Anthony Bourdain States His Case for Drinking After Drug Addiction
The renowned TV celeb chef Anthony Bourdain famously imbibes in alcoholic beverages at almost every restaurant and food venue he samples for the cameras. Few viewers might guess that he once struggled with heroin addiction given that most in recovery do not indulge in the use of any mind altering substance. However, when asked about this choice among others on an episode of Ask Me Anything on Reddit recently, he said: “I am a very unusual case. Most people who kick heroin and cocaine have to give up on everything. Maybe because my experiences were so awful in the end, I’ve never been tempted to relapse.”
Bourdain reports that in his 20s he was heavily addicted to heroin. He shares a string of experiences that seem well outside of his current lifestyle and says: “I was a complete a**hole. Selfish, larcenous, druggy, loud, stupid, insensitive and someone you would not want to have known. I would have robbed your medicine cabinet had I been invited to your house.”
In addition to his heroin addiction, he struggled with crack abuse as well, sharing a story in which he clawed through shag carpeting to find paint chips that he hoped were slivers of crack – and smoked them without ascertaining either way.
But now, he says he’s comfortable drinking and despite the fact that alcohol can lead former junkies back to their old ways, he hasn’t had that experience perhaps because his time in addiction was so horrible he’s never really felt tempted to return to it.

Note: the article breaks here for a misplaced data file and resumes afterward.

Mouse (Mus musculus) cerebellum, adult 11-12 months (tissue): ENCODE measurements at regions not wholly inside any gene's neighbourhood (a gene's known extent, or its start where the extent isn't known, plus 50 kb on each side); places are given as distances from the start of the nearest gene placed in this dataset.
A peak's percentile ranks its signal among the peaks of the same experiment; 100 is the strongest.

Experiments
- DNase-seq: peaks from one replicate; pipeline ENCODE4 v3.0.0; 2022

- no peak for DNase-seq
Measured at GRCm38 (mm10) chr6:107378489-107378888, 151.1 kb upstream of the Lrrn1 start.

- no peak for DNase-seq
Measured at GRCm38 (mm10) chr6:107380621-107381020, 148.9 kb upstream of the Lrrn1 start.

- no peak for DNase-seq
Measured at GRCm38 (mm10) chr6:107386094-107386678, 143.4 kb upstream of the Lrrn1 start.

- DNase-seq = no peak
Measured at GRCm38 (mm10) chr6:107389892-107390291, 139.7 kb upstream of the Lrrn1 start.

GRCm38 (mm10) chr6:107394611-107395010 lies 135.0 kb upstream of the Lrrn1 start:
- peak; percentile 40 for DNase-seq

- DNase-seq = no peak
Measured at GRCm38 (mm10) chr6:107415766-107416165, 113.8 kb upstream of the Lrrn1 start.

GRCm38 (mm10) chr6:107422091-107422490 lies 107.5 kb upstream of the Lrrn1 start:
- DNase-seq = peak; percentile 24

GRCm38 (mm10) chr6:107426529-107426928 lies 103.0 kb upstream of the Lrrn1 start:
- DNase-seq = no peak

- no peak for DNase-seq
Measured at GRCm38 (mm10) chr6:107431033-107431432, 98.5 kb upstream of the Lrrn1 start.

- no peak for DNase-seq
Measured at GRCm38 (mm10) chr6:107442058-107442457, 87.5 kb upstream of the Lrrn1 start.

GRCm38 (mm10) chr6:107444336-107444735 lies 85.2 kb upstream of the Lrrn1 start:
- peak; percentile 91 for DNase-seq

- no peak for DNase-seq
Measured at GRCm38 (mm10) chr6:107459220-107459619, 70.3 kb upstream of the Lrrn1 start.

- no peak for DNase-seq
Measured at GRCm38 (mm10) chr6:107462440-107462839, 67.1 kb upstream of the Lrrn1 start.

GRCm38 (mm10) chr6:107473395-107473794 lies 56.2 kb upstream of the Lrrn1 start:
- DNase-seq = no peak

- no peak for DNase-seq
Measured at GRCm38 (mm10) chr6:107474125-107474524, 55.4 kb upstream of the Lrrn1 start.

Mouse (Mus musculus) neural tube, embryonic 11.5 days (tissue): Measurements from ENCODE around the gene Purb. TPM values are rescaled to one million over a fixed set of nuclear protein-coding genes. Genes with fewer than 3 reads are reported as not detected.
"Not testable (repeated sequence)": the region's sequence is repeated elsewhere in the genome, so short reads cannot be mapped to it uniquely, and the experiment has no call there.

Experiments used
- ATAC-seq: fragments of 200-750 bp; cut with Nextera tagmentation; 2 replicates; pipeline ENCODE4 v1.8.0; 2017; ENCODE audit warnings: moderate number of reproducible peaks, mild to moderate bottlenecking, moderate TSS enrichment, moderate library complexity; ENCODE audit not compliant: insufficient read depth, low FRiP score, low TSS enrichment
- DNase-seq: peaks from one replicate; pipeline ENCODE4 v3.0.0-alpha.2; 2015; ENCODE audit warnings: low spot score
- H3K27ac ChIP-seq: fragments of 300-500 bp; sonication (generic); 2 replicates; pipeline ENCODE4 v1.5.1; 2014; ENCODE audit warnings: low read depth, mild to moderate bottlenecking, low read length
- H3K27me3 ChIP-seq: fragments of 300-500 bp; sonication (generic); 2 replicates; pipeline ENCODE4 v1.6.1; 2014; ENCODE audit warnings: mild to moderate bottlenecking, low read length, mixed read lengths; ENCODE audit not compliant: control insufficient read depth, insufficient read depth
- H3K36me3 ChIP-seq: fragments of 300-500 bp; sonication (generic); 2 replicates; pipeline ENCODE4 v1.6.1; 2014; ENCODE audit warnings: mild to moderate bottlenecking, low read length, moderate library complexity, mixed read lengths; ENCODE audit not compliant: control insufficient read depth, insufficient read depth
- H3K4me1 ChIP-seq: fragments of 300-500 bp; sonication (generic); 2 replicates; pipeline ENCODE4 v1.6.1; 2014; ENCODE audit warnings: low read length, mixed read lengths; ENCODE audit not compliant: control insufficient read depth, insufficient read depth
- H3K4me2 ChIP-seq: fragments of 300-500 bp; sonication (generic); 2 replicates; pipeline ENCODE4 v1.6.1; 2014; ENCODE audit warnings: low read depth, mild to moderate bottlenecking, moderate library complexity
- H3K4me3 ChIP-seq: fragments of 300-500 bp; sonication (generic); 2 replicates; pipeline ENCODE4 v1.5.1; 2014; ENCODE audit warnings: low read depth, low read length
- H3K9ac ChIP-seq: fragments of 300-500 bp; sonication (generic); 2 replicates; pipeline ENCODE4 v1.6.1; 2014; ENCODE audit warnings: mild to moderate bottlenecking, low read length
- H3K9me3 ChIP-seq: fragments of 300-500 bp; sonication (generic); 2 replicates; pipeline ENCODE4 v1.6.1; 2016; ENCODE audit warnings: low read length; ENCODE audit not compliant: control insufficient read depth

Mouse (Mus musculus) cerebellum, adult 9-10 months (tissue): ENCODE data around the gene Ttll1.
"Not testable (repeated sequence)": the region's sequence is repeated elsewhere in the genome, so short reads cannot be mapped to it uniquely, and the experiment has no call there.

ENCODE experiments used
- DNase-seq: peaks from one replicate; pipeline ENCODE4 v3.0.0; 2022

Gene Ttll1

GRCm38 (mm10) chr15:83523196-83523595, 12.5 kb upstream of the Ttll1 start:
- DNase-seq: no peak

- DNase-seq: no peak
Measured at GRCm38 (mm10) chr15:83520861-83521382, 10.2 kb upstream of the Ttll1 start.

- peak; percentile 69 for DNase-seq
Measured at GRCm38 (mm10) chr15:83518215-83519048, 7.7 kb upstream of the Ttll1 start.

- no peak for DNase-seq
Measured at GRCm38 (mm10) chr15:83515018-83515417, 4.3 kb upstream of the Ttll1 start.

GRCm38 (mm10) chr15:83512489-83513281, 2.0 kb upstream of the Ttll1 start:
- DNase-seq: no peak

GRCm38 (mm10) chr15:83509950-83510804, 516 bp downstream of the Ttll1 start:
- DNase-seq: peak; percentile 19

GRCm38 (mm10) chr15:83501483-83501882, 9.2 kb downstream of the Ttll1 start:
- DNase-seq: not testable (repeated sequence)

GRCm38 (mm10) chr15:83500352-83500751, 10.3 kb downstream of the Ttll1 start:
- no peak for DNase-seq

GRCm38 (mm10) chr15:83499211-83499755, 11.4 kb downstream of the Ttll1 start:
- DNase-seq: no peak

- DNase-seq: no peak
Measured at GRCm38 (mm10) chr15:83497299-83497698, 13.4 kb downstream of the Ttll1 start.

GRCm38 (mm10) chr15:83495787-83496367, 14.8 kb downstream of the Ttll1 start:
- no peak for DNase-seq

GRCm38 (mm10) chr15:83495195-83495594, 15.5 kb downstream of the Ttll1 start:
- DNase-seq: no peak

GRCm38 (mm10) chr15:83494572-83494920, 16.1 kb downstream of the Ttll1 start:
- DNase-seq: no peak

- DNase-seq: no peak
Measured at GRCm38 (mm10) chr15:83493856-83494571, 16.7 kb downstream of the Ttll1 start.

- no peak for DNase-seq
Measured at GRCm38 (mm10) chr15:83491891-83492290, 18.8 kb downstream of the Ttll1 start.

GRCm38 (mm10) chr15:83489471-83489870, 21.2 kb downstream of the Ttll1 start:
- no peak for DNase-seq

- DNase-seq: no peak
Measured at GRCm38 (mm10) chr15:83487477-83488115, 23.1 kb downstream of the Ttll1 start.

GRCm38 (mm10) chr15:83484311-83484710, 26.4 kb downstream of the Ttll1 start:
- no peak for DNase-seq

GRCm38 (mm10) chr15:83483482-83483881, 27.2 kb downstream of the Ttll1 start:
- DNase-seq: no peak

Is Moderation the Right Choice for You?
When addiction to any illicit substance has controlled someone’s life, taken their health, robbed them of hope and opportunity and important relationships, and caused other devastating harm, it is almost never recommended to tempt a return of those issues with something as frivolous and unnecessary as a drink, even if the drug of choice during addiction was another substance entirely. Alcohol triggers the pleasure pathway, and so do other drugs of abuse. Once awakened, many find that it is impossible to put this feeling back to sleep and ultimately return to an active addiction that requires re-entry into a drug rehabilitation program.
Relapse and Recovery
Relapse is not a natural part of addiction, nor is it a part of recovery. It is a part of a disease, and it should be something guarded against with every choice and every thought. If you struggle with the ability to remain clean and sober and continue to relapse when you want a life of abstinence, contact us at Orchid Recovery Center and learn more about the options available to you in treatment.